Thursday, May 24, 2007

The Big War: The Upstairs Room by Johanna Reiss

"Okay, Okay." Dientje ran over to us. "They're here. They're here!" She closed up the hiding place with the piece of wood. We heard her lower the shelf and close the closet door. We heard her footsteps as she ran down the stairs.

Footsteps. Loud ones. Boots. Coming up the stairs. Sini put her arms around me and pushed my head against her shoulder.

Loud voices, Ugly ones. Furniture being moved. And Opoe's protesting voice. The closet door was thrown open. Hands fumbled on the shelves. Sini was trembling.... I no longer breathed through my nose. Breathing through my mouth made less noise.

Annie and her older sister Sini de Leeuw go into hiding in 1942 as the Germans begin to round up Dutch Jews for labor and death camps. The girls are placed by the Resistance with an seemingly ordinary Dutch farm family, the plain-spoken Johan Oosterveld, who, along with his wife Dientje and mother Opoe, are the real heroes of this autobiographical account which eerily parallels the experiences chronicled in Anne Frank: The Diary of a Young Girl. Unlike Anne Frank, Annie's story has the happy difference that author Johanna Reiss lives to write, as an adult, the gripping tale of her three years in hiding, a time of both mind-numbing boredom and incredible terror as the Nazis one by one ferret out Jews hidden nearby by the Resistance.

As Reiss writes, Annie's voice is that of a ten-year-old, separated from all but one sister, longing to feel the sun on her face and run free, and yet learning from smuggled Resistance newspapers of the gas chambers and slave labor camps which will be her fate if she is discovered. At times, both girls despair, feeling that capture and death may be better than their virtual imprisonment in the upstairs room. Ultimately it is the loving kindness and courage of the Oostervelds and other families who risk their lives to hide them which give the de Leeuw girls strength to hold out until their liberation in the spring of 1945. A poignant afterword describes Reiss's return visit to the Oostervelds with her own two young daughters, as she shows them how she climbed into the hiding place behind the false closet when the Germans searched the upstairs room.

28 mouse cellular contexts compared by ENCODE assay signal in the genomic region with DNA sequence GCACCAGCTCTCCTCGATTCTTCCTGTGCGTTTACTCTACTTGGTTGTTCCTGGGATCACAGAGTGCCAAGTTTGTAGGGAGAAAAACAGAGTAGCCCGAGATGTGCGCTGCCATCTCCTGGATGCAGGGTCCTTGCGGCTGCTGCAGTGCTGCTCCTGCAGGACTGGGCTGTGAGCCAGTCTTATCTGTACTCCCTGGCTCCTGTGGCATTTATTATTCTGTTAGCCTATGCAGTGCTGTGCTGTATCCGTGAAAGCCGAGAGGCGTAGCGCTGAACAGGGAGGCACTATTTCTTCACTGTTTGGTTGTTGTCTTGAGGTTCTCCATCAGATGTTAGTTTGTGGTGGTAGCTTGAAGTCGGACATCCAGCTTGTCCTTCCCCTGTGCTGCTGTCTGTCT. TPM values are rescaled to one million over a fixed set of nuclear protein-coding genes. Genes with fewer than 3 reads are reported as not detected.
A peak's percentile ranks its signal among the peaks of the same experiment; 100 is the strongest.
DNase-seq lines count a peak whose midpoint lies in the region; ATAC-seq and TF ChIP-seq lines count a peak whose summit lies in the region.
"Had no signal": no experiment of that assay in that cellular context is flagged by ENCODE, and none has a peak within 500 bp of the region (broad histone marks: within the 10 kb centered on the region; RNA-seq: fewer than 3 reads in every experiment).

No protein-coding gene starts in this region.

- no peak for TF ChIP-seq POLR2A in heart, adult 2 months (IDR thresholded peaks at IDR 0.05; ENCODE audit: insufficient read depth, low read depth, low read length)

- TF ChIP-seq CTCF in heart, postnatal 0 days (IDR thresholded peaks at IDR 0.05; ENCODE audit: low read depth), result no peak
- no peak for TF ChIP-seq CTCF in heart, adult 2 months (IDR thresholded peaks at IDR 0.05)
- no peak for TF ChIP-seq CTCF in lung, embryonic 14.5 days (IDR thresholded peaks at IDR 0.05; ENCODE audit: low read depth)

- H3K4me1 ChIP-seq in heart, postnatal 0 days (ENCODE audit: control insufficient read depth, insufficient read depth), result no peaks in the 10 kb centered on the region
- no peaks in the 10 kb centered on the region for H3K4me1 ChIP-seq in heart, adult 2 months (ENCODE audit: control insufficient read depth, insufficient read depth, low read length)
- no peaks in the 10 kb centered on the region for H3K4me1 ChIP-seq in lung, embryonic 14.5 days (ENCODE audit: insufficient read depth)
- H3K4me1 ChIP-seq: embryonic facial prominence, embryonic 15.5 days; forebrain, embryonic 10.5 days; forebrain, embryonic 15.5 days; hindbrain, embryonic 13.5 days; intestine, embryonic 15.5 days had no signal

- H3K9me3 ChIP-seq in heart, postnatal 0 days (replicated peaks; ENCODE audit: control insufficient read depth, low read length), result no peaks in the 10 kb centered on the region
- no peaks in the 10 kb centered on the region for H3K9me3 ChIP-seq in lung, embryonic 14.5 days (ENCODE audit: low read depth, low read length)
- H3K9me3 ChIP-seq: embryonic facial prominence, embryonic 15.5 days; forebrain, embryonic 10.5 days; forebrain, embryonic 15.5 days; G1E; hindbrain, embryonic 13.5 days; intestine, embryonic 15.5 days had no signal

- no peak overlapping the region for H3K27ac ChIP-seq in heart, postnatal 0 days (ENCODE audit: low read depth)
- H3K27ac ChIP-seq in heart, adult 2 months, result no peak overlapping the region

The Upstairs Room was named a Newbery Honor Book and is followed by The Journey Back: Sequel to the Newbery Honor Book The Upstairs Room which documents with equal depth and honesty the immediate postwar years of the reunited de Leeuw family.

For mature young readers, these two memoirs provide a way to experience firsthand what this momentous period in history was like with someone whose skillful writing puts the reader there with her in the upstairs room.

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  • This is a GREAT book. I have clear memories of reading it in 5th grade.

    By Blogger Mary Martha, at 10:45 AM  

  • this is a gay ass book piece

    By Anonymous Anonymous, at 3:58 PM  

  • can u put how many pages is there cause uh i forgot bitch

    By Anonymous Anonymous, at 4:00 PM  

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